Archaeologists have discovered what they say could be the remains of a doctor’s surgery complete with a kit of seven surgical instruments during excavations at Nea Paphos, the capital of Cyprus during the Hellenistic and Roman periods.
The archaeologists from the Institute of Archaeology, Jagiellonian University, Kraków, Poland, also found a human skeleton at the bottom of a well, the antiquities department revealed on Monday.
The well’s fill mainly consisted of pottery fragments dated to the late Hellenistic period. “The most surprising finding in the well was a human skeleton, found at a depth of 3.5m,” it said. The skeletal remains will be analysed in the next study campaign.
The widest range of works at the site were conducted at a partly investigated room uncovered in 2013 along the east portico of the Agora.
Here, a number of new rooms were revealed. The most important discoveries came from Rooms 15 and 16m, the department said.
In Room 15 two intact glass vessels, which had avoided destruction probably caused by an earthquake were discovered.
The objects had been deposited in a kind of box with possibly an iron handle. Two intact oil lamps were found in the box, as well as pottery sherds.
In the immediate vicinity, two bronze coin hoards were discovered, “probably originally kept in a purse”, it said.
The coins, which the department said probably form one hoard divided into two parts, had been cleaned and examined preliminarily. They date to the first half of the reign of Emperor Hadrian.
Hadrian was Roman emperor from 117 AD to 138 AD and is known for building Hadrian’s Wall, which marked the northern limit of Britannia. He also rebuilt the Pantheon and the Temple of Venus and Roma.
On the floor of Room 16 in Nea Paphos, a small intact glass lab-type beaker and a toolkit of seven surgical instruments – six bronze and one iron – were discovered along with the remains of a bronze box.
“Preliminary research shows that these objects have analogies inter alia with the famous House of the Surgeon in Pompeii and also with the ‘ophthalmologist’s office’ in Lyon,” the antiquities department said.
“The glass vessels could also be related to this medical activity, suggesting the remains of a surgical office that could have functioned in Rooms 15 and 16. The good state of preservation of all of these impressive finds suggests that the collapsed rooms were probably never rebuilt.”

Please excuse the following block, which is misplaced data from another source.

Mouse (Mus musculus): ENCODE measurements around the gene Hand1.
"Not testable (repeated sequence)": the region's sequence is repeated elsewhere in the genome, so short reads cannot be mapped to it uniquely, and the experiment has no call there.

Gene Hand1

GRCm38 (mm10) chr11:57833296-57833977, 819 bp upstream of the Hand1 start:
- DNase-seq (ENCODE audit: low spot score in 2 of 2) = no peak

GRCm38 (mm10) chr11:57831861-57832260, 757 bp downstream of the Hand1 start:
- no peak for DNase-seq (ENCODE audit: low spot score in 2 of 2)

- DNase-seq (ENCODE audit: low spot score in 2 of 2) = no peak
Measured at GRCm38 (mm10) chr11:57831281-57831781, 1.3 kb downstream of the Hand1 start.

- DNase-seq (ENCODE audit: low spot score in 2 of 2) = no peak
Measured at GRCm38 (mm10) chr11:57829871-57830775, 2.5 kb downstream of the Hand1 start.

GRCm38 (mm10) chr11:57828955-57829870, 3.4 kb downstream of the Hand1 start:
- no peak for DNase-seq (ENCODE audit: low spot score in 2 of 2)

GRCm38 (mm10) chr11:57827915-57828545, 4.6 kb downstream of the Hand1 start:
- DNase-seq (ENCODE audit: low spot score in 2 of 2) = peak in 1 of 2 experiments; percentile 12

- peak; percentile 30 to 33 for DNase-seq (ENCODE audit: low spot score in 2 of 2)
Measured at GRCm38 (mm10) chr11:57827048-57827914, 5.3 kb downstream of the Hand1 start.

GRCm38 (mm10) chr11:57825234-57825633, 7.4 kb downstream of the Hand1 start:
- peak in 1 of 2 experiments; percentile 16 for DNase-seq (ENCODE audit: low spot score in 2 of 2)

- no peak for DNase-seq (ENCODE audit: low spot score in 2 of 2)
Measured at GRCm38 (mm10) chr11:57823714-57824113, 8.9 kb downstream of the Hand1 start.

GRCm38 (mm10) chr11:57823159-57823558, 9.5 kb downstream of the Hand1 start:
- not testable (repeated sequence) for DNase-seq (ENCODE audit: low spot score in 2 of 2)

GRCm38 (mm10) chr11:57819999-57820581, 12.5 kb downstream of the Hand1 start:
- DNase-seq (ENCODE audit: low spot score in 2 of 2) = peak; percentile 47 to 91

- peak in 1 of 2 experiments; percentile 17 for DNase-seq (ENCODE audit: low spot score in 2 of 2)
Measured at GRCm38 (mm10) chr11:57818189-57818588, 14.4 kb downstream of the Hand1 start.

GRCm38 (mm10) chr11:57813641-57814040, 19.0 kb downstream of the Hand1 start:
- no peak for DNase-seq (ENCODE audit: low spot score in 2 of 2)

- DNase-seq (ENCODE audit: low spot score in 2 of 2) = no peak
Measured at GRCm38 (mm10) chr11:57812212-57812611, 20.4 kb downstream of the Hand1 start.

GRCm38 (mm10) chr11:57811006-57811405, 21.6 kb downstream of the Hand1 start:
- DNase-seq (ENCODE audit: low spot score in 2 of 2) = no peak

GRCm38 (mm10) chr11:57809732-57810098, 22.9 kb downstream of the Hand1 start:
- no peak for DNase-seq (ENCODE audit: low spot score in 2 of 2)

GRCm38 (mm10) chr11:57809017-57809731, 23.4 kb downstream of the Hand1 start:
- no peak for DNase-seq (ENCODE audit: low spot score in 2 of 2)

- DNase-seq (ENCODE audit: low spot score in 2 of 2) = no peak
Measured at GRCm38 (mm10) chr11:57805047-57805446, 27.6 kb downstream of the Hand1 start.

Preliminary analysis of the diagnostic material from the finds’ contexts dates the material to the years of Hadrian’s reign, which the department said could coincide with the earthquake mentioned in ancient written sources and dated by modern scholars to 126 AD.
In another trench the remains of a possible furnace, foundry crucibles and production waste were found in a deep pit.
These finds suggest that during the period preceding the erection of the east portico, there functioned a workshop related to the casting of bronze.
The economic character of the area is also confirmed by the presence of a large number of amphorae and utility ceramics.
“Generally, research suggests that the Agora was a place of intensive construction activity, dating to the time of the founding of the city and later,” the department added.
“Not only is trade indicated by small shops but also, medical activity seems to have taken place.”
Meanwhile, archaeologists from the University of Sydney were carrying out separate excavations at the Hellenistic-Roman theatre of Nea Paphos.
The site was previously declared the oldest theatre in Cyprus as it was built around 300 BC and used for performances and entertainment for more than six centuries, until the 4th century AD that appears to have ended with it being used as a storehouse.
“During the Hellenistic and Roman period, the theatre went through several phases of architectural reconstructions,” the antiquities department said.
The recent archaeological research aimed to understand the urban planning of the broader area of the theatre. Excavated Roman road sections in the south of the building’s remains and a fountain revealed a wall, “probably the medieval period, which will be explored further in the future”.
On top of Fabrika hill behind the auditorium are the remains of a large medieval or later building which had been identified during previous seasons.
“The presence here of a large number of containers destined for the processing and storage of sugar, strengthens the view that this building probably served as a storage room or building where manufacturing operations conducted. Also, the building is an indication that the use of space changed when theatre stopped hosting shows,” the department said.
It said this all occurred when Paphos functioned as an important centre for the Crusaders. “This region of ancient Nea Paphos is not particularly known although investigations gradually reveal that it functioned as a living core activities, particularly in the 2nd century. AD, a period during which the road was one of the main roads of the Roman town,” the department said.
Both the Australian and Polish teams will continue its investigations in 2017.